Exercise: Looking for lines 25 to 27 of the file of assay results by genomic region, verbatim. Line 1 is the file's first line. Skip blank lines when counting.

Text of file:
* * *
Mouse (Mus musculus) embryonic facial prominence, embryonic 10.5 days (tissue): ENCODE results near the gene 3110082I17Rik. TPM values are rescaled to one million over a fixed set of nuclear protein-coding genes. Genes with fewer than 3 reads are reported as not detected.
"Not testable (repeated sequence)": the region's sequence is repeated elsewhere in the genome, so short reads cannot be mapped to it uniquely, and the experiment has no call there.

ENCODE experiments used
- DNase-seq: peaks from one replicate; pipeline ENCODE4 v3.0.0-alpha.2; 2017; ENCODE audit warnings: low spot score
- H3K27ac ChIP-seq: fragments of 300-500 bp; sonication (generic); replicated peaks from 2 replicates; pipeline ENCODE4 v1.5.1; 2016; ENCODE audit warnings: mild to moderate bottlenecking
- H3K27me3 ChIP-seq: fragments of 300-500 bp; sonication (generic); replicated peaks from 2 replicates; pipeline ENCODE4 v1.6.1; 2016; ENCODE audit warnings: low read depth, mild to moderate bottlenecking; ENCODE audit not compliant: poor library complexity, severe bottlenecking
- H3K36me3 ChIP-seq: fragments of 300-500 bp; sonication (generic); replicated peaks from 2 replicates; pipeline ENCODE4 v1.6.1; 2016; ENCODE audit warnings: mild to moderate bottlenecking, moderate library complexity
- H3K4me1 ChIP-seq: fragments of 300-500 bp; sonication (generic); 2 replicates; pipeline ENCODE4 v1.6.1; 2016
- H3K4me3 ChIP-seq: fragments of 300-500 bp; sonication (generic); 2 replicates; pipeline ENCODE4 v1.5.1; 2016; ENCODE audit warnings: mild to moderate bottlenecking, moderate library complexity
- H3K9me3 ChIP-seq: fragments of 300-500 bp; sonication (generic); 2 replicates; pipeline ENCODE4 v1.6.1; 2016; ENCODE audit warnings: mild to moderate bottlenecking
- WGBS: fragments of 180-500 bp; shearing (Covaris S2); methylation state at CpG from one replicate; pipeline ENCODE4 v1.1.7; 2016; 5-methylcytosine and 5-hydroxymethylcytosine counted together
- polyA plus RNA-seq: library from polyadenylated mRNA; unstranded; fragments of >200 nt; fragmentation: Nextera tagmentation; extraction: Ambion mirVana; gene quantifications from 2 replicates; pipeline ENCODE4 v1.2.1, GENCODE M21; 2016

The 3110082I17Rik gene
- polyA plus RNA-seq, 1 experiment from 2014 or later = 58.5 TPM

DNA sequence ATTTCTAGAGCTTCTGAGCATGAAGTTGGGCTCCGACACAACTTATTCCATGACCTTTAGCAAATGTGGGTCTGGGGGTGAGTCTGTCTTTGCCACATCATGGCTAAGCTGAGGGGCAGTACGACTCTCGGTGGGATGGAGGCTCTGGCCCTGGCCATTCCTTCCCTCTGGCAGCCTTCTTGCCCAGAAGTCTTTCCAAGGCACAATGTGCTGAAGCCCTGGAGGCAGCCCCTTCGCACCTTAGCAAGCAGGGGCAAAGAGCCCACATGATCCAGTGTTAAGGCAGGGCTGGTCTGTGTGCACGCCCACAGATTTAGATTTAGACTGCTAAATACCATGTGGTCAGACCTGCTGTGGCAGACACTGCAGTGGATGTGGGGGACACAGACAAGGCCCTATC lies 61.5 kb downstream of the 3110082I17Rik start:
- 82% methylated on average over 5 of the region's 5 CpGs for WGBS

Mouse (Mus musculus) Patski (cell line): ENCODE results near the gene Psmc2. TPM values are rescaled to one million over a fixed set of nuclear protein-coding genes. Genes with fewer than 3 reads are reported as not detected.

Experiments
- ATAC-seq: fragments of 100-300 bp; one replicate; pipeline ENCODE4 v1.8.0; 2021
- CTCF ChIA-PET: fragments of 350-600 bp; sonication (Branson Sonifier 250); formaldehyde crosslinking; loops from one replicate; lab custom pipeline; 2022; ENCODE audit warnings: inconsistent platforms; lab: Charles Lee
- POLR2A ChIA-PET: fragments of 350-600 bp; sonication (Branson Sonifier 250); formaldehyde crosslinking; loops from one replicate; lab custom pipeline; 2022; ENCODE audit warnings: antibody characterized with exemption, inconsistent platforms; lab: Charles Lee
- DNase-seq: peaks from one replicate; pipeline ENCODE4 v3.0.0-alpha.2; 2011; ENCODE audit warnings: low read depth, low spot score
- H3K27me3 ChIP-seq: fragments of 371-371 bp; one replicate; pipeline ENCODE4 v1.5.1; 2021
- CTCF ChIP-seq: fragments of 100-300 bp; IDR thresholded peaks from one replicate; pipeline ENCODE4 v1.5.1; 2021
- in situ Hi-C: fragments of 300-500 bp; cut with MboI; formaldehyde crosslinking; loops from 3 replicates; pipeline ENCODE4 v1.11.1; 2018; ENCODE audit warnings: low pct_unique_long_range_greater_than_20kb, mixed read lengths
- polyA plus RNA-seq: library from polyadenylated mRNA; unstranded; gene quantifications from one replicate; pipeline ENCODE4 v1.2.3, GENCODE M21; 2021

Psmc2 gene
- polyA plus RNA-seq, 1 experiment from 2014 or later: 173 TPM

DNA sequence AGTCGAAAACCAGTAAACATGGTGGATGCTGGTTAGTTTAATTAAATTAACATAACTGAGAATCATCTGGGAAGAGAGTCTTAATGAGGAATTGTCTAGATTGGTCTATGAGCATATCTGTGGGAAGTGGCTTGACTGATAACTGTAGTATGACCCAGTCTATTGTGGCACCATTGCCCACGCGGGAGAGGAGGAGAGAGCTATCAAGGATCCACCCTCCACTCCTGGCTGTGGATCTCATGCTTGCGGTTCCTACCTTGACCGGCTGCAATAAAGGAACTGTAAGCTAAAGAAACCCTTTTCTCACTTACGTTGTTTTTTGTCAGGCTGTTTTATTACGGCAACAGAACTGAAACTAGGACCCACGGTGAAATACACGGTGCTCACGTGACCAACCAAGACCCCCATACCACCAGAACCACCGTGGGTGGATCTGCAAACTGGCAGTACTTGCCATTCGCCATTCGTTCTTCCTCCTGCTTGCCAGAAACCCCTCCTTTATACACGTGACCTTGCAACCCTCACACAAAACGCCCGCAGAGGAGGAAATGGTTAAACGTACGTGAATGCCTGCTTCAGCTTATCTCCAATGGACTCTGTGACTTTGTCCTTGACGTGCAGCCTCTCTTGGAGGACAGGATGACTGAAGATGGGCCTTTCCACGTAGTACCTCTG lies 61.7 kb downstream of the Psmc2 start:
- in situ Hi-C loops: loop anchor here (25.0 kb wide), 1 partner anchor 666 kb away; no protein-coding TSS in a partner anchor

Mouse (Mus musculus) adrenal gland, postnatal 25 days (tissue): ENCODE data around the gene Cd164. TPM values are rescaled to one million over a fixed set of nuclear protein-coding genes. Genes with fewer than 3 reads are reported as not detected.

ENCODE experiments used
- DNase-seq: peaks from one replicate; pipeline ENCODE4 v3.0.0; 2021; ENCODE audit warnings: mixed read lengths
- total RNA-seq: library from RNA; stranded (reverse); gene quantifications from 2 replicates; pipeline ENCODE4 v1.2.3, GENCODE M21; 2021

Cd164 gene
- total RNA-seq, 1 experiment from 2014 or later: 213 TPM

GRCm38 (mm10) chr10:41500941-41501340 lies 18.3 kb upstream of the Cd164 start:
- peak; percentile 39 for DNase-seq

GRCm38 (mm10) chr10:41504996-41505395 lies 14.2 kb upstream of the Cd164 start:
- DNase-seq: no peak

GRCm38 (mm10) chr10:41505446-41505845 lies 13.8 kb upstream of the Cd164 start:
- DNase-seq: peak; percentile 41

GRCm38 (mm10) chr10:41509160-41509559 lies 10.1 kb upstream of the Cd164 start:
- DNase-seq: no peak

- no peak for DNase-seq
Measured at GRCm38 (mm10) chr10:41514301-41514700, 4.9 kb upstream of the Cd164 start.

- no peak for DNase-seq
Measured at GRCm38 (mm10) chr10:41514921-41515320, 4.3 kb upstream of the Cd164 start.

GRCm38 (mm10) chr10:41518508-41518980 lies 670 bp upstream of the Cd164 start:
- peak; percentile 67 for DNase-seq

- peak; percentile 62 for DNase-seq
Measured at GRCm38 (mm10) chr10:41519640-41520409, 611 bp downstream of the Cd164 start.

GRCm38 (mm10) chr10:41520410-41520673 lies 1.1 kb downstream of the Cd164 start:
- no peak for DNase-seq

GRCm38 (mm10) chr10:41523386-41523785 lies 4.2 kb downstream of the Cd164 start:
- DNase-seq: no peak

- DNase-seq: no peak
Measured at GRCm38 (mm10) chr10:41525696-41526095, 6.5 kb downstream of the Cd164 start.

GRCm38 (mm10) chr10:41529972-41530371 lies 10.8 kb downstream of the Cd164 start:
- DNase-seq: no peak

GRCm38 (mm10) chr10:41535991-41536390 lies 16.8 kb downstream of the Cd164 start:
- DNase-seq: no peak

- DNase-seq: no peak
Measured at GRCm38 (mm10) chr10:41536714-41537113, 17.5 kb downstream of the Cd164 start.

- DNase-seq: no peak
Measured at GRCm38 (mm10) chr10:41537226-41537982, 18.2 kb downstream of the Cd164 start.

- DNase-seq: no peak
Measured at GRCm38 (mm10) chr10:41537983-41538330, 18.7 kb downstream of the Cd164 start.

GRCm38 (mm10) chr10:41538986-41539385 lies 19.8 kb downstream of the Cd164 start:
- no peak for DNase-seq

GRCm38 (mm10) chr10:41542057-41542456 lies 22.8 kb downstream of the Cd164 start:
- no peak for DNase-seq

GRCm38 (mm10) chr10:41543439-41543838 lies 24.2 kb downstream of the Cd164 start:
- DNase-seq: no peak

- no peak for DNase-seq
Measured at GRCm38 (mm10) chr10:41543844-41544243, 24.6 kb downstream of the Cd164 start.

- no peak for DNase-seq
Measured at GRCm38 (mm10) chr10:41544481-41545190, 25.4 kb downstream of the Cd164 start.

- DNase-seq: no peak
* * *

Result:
- in situ Hi-C: fragments of 300-500 bp; cut with MboI; formaldehyde crosslinking; loops from 3 replicates; pipeline ENCODE4 v1.11.1; 2018; ENCODE audit warnings: low pct_unique_long_range_greater_than_20kb, mixed read lengths
- polyA plus RNA-seq: library from polyadenylated mRNA; unstranded; gene quantifications from one replicate; pipeline ENCODE4 v1.2.3, GENCODE M21; 2021

Psmc2 gene